From the moment the Houston sinks, the book's human drama escalates. Only 368 of the more than 1,000 crewmen lived to make it to Java, where they were imprisoned by the Japanese. A few days later, their fate became entwined with that of 534 artillerymen from Camp Mabry who had also been taken prisoner. When the Guardsmen first appeared in the camp, they made it clear where their loyalties lay. The sailors greeted them heartily with: "Hey, Yanks!," but were quickly corrected. "We're not Yanks," replied the Guardsmen. "We're Texans."

The two groups had more in common than you might think. The sailors were mostly farm boys, a breed deemed "most desirable material" by the pre-war Navy. The Texans hailed largely from small rural towns and shared similar values with the sailors. "These guys were the pre-war enlistees who were not motivated to go in as revenge for Pearl Harbor," explains Hornfischer. "There was a different dynamic at work. A lot of these guys joined the military as an adjunct to the New Deal, or to escape a broken home. For example, one sailor in the book, Howard Charles, joined to get away from his SOB stepfather in Kansas."

The two units were shipped to Singapore and Burma, where they were forced into slave labor, enduring lice infestation, 20-foot pythons, rotten rice, dysentery and cholera. Hornfischer says the privation the men endured was so brutal he "struggled to make the book readable, so someone would want to keep turning the pages."

He focuses on the captives' efforts to undermine the railroad, not, as "Bridge on the River Kwai" would have you believe, to build a viable railroad out of a misdirected form of pride. "That movie either amuses or enrages the veterans," says Hornfischer, "One vet told me, 'Those guys were in the Hilton compared to what we had.' The movie succeeds on its own terms, but those terms are very different from history."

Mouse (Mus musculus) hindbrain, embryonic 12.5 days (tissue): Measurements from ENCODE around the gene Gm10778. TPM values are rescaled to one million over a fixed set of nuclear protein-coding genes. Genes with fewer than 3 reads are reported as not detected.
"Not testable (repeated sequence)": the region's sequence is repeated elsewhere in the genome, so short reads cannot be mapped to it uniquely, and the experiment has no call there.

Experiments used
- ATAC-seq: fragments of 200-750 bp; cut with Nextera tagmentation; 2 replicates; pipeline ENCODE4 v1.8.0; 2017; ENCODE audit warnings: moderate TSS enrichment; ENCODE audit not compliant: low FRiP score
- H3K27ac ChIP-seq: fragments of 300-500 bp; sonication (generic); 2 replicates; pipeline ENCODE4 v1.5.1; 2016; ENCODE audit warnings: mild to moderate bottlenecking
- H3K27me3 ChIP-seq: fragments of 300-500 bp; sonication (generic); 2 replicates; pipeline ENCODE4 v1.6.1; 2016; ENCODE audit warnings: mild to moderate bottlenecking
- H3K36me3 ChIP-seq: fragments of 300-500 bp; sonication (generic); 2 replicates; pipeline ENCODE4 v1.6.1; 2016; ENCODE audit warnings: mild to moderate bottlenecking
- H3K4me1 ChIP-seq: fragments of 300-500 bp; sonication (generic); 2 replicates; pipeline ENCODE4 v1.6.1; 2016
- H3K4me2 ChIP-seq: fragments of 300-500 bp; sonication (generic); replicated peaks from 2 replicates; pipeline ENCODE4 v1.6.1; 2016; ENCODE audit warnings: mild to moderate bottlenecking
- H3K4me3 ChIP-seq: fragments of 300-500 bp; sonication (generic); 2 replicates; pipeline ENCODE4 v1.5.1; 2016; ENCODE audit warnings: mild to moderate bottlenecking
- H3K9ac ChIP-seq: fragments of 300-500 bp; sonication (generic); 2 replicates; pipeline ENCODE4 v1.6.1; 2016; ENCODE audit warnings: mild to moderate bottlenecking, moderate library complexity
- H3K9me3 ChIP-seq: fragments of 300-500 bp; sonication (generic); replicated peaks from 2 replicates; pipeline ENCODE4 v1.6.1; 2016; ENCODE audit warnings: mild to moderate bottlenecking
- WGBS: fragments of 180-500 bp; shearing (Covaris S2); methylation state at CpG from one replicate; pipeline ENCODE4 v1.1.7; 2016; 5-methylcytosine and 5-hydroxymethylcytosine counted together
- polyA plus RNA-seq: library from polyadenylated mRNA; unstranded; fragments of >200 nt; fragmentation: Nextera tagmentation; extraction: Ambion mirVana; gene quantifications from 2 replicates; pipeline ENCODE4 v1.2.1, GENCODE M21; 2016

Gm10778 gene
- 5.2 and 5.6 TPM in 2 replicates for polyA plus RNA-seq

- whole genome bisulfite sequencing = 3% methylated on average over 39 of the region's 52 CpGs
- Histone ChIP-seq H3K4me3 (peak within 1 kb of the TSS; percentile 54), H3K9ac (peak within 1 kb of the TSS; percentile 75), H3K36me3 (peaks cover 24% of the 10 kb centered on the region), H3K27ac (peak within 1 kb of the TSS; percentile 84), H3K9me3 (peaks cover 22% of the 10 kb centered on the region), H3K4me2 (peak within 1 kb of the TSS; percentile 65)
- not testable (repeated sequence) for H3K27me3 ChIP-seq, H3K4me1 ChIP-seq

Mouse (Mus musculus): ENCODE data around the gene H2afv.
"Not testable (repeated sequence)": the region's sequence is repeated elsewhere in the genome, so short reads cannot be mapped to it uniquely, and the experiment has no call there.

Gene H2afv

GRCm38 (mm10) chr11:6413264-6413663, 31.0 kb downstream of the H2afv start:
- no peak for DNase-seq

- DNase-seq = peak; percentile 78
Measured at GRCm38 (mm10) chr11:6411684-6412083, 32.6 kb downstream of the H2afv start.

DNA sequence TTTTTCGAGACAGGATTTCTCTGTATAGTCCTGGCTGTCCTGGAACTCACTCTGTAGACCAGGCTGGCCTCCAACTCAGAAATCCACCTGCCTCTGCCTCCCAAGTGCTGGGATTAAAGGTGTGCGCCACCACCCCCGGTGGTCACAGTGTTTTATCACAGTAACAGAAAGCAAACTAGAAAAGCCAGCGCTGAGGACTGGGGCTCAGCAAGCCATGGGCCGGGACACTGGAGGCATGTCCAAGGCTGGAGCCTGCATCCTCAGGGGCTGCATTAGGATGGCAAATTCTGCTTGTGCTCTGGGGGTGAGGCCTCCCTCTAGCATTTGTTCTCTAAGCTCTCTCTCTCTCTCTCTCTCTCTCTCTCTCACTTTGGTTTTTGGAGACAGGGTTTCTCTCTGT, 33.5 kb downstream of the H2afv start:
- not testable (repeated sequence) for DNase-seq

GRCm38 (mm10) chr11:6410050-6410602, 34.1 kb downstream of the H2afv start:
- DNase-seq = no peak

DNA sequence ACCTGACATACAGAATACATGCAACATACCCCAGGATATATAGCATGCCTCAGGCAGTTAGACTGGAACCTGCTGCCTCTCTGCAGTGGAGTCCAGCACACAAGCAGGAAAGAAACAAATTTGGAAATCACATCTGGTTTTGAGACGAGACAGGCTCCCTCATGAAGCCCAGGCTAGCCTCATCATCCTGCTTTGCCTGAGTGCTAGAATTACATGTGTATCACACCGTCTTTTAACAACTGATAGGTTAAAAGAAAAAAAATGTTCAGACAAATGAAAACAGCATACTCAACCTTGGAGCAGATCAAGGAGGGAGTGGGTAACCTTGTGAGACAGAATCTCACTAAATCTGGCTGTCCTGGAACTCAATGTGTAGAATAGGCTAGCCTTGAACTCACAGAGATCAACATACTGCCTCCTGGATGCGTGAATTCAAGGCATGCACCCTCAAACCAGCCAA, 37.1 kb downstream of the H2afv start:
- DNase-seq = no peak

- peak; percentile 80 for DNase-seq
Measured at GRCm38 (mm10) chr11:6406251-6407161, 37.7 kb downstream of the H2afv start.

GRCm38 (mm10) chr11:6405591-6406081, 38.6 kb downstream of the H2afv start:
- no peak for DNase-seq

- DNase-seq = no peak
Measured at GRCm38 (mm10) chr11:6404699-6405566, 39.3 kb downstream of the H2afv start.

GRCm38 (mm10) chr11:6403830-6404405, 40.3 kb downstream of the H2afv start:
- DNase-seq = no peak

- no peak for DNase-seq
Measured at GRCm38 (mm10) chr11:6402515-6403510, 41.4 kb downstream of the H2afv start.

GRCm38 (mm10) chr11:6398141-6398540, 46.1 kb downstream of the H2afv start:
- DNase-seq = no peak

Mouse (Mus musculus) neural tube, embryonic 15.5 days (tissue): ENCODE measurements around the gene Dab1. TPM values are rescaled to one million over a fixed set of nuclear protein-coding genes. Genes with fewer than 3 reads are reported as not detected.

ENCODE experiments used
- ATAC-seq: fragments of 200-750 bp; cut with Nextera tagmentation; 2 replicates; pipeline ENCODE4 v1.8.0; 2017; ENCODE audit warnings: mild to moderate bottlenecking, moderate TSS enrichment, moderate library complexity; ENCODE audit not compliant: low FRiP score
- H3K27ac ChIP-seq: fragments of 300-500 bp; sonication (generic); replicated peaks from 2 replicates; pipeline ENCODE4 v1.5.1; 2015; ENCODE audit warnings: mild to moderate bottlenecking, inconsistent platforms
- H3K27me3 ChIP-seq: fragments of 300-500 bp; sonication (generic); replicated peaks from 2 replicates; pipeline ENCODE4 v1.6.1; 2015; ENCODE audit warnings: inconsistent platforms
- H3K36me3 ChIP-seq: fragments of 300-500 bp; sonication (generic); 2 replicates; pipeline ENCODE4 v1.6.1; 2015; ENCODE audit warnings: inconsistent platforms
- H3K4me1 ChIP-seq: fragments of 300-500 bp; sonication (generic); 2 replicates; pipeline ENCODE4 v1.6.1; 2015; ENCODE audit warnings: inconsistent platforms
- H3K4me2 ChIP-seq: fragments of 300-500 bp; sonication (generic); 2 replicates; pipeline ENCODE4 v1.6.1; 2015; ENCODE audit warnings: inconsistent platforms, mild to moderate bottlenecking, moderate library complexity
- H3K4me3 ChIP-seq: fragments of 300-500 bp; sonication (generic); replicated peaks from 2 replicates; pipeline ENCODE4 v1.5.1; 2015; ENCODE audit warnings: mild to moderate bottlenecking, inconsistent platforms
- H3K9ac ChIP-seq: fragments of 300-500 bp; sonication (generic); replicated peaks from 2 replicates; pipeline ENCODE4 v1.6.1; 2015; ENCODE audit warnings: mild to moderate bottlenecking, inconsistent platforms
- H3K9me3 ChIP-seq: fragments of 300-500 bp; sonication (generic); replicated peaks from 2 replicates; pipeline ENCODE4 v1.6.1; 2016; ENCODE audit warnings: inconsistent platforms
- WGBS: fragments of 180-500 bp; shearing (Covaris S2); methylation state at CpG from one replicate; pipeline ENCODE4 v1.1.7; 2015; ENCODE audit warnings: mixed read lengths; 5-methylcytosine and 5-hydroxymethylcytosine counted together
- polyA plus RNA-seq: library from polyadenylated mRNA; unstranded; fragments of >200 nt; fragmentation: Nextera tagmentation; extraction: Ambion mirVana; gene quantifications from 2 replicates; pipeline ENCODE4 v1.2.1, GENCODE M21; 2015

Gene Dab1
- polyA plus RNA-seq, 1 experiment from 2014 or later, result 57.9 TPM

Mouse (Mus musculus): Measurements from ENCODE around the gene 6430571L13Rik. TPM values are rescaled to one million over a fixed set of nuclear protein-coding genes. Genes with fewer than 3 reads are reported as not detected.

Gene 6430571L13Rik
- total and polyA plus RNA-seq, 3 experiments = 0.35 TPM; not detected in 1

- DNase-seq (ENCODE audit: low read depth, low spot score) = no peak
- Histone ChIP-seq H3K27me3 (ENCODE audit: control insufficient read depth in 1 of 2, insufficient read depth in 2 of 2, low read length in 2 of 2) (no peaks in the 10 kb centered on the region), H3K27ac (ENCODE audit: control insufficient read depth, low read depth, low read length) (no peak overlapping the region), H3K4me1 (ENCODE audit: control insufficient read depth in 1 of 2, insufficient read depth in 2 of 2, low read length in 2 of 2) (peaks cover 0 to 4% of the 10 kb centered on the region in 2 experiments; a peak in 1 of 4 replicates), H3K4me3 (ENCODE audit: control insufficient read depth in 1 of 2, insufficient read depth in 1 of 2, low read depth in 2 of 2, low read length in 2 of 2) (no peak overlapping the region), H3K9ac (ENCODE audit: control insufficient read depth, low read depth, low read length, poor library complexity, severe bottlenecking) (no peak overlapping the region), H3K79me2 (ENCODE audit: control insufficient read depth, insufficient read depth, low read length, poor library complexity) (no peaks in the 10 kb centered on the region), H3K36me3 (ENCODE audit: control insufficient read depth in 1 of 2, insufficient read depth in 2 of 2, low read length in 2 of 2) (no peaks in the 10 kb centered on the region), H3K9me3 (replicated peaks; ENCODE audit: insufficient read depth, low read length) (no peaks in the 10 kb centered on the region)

In one telling real-life episode, prisoners Howard Charles and Frank King snuck out of their hut, stole a pair of wire cutters and sabotaged a railroad flatcar loaded with rails. The next morning, when the engineers started the locomotive, the heavy rails slid loose, impaling a handful of Japanese who were riding in the caboose. The Americans behaved "like special forces operatives — starving, brutalized special forces operatives — working behind enemy lines, doing what they could on instinct and guts," writes Hornfischer. "They seized their opportunities in the theater of combat operations just as any soldier, sailor or Marine would do."

Despite the Americans' rebellious nature, just two prisoners managed to escape the camps before the rest were freed at the end of the war. In all, 77 crew members from the Houston and 87 from the Lost Battalion died in Japanese captivity.

Hornfischer says it's an honor to tell the tale of these heroic souls in detail for the first time. He also sees the book as a corrective to a popular misconception about the soldiers who fought in World War II. "Some people talk about the Greatest Generation as an aspect of character that crystallized mysteriously in this generation. But when you look at the Houston, you realize these guys came out of the Depression and the 'Hungry '30s.' You can see rather clearly that deprivation provided an unlikely preparation for this ordeal. The Navy didn't prepare them. Life did."